Althea ‘Lavender Chiffon’ (Rose of Sharon) 

The advantages of native plants

I must admit, I have a very large lawn on my property. It takes me close to two hours a week to cut it during the growing season. Not exactly environmentally friendly, eh? Before you beat me down, I must tell you I never water it, never fertilize it and have slowly been chipping away at removing it by creating new garden beds. While a lawn provides a great play space for the kids and the green swath looks pretty damn nice in the spring, I am no longer much of a fan. The effort involved to maintain it is not worth it and for a plant lover like me, it really represents more of an opportunity to further bankrupt myself and create more garden beds.

Which leads me to a discussion on native plants. A native plant can be best defined as: a plant that occurs naturally in the place where it evolved (I took that definition from wildflower.org). There are numerous advantages to using native plants in the landscape (and you will notice almost all are exactly the opposite of what it takes to maintain a lawn):

  • Drought tolerance 
  • Minimal need for fertilizer
  • No need for pesticides
  • With minimal fertilizer/pesticides – no run-off into the water supply 
  • Disease tolerant
  • Attracts wildlife, beneficial bugs and encourages biodiversity
  • Low cost to purchase natives
  • Because natives are in their natural environment, their size and cooperation with neighboring plants is much more predictable and makes design/planning much easier.                

I didn’t intend for today’s post to be about native plants but as I was reviewing my plant photos from this prior year, I noticed how many of the “successes” were native plants. Hence, where I ended up with this post. Here are some of my native plants and please, share some of the natives you’ve had success with in the comments section so I can pretend I knew about them all along:   

Sneezeweed – Helenium autumnale 


Blue cardinal flower – Lobelia siphilitica

Turtlehead – Chelone glabra 

Purple coneflower – Echinacea purpurea

Garden Phlox – Phlox paniculata ‘David’

Boltonia asteroides ‘Pink Beauty’

When the native plant sales begin here in New Jersey around the middle of May, I begin my plan of attack and this upcoming year will be no different. I’ll just need to clear more lawn to fit in more of these low maintenance gems.

Go native or go home!
ONG 

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Weekend in Review

Today’s entry is a big time first. The first post written while hung over. The 20th high school reunion was a smashing success but now I am paying the consequences for all the shenanigans. But more on that later.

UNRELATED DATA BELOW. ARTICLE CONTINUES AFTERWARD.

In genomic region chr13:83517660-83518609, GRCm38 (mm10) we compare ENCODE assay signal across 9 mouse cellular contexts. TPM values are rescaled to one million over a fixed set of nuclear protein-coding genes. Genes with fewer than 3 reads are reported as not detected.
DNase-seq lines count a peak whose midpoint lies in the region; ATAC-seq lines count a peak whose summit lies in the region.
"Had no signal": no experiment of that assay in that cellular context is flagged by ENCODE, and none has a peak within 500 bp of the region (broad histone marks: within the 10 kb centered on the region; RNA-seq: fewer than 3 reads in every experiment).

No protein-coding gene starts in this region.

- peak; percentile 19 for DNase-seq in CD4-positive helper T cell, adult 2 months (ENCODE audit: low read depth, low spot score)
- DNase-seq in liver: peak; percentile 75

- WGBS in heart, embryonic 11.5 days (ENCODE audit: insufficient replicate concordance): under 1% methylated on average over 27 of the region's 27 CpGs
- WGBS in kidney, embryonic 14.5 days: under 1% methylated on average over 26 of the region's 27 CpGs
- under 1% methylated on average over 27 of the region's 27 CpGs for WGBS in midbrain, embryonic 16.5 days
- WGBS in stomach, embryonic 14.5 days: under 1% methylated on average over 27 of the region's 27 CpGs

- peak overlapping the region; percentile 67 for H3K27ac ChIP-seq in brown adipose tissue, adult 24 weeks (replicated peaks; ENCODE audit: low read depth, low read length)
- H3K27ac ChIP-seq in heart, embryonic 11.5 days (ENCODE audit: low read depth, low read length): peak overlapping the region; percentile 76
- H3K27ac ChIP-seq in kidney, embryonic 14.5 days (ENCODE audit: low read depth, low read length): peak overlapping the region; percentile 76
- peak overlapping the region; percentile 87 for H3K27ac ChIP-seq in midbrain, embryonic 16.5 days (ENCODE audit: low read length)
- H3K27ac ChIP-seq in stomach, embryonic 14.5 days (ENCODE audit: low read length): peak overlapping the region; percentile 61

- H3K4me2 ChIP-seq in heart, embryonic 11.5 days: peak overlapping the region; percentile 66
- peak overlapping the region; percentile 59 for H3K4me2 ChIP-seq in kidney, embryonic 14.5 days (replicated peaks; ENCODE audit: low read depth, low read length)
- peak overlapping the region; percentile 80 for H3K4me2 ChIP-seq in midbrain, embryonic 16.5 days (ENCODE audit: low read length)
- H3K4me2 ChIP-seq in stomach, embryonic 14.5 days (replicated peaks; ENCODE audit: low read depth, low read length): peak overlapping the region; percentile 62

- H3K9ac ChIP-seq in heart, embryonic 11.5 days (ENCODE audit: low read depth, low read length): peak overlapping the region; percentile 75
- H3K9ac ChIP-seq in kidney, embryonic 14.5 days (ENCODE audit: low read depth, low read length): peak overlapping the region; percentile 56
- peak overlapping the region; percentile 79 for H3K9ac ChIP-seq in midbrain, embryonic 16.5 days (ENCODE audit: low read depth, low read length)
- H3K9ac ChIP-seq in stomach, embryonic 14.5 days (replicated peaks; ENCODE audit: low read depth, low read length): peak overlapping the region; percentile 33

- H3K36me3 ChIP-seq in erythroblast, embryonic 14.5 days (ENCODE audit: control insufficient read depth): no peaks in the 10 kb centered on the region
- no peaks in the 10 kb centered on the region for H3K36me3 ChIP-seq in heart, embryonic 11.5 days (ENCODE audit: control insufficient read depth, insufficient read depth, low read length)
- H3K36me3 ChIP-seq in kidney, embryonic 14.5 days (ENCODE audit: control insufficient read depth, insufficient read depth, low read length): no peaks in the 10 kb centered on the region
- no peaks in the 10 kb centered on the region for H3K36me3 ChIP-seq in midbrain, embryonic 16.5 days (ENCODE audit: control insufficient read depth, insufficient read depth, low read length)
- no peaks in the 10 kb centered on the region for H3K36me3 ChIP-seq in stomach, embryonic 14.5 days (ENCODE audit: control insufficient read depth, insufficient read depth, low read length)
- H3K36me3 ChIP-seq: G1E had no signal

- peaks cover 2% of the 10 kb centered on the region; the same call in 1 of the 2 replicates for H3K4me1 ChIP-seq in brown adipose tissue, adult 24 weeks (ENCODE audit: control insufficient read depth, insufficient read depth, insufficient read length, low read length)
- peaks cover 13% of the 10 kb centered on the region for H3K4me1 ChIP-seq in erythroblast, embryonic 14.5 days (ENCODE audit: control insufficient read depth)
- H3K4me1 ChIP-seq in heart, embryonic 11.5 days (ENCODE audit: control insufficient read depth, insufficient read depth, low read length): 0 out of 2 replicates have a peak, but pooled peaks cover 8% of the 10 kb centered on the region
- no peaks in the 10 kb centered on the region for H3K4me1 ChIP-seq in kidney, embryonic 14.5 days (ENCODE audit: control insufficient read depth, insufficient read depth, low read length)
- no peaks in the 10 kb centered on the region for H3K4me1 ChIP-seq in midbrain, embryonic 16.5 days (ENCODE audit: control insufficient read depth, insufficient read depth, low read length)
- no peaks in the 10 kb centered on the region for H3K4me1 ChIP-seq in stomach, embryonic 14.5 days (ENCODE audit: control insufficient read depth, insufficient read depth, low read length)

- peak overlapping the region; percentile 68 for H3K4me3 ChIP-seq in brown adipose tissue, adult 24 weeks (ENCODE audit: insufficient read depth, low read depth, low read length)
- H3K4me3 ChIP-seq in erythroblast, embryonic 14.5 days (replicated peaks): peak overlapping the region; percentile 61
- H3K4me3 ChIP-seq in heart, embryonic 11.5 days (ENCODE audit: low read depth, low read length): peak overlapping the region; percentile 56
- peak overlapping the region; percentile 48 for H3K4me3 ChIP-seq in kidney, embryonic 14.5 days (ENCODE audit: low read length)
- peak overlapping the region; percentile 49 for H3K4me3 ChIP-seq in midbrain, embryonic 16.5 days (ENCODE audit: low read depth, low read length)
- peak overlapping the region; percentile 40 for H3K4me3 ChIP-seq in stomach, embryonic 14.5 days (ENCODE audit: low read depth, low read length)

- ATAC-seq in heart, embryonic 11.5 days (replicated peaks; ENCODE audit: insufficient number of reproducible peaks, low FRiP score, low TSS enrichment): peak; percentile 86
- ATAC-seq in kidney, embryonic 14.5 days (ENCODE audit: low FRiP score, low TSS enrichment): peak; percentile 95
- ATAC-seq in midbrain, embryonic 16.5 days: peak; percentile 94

Friday night  – we had a kick butt seasonal, fresh, summer dinner prepared by Mrs. ONG:

  • Cedar plank salmon with a brown sugar rub
  • Corn on da cob (NJ corn is off the charts)
  • Watermelon margarita – refreshing and effective 
  • Blueberry Mascarpone Ice Cream – the best ice cream EVER (from the Bent Spoon in Princeton)

Saturday – the HS reunion went down and it was a trip. I’ll spare you all the gory details and give you some of the highlights:

  • Many more of the former classmates read the blog than I expected. Actually got into some good gardening conversations. I even threw a “blossom end rot” out there. 
  • I really wish I named my blog something simpler. Feels a bit silly spelling out the URL.
  • To some degree, the old high school cliques still exist. Very funny to observe.
  • People really don’t change – that is both good and bad 

Sunday – up at 7:30 to bring my chum to Newark Airport. We maybe said three words to each other as we attempted to recover. Meanwhile, my family of hot air balloon hunters were up at the crack of dawn to see the taking off of a ton of balloons during the annual Central NJ balloon fest.

After a lazy, super hot and humid afternoon, we got hit with a mother of a storm and couldn’t have been happier to get the much needed rain. I actually heard the tomatoes sigh with relief.
     
After the rain, I headed out to take some photos. Never a better time than after a rain in the early evening. And I will go back a bit on what I said in a prior post (shocker, huh?). There are a few macro shots in there that I couldn’t resist. Enjoy:

Lobelia Siphilitica – just starting to bloom
    Clethra ‘Hummingbird’ bloom
Miscanthus ‘Super Stripe’ finally starting to take off
Crabapple right after the rain
Caryopteris ‘Sunshine Blue’ looking good.
Yeah tomatoes
Pruned back Nepeta (Catmint) already showing signs of re-bloom.
Hydrangea leaf
Think I like the Northern Sea Oats?
Good night and God bless.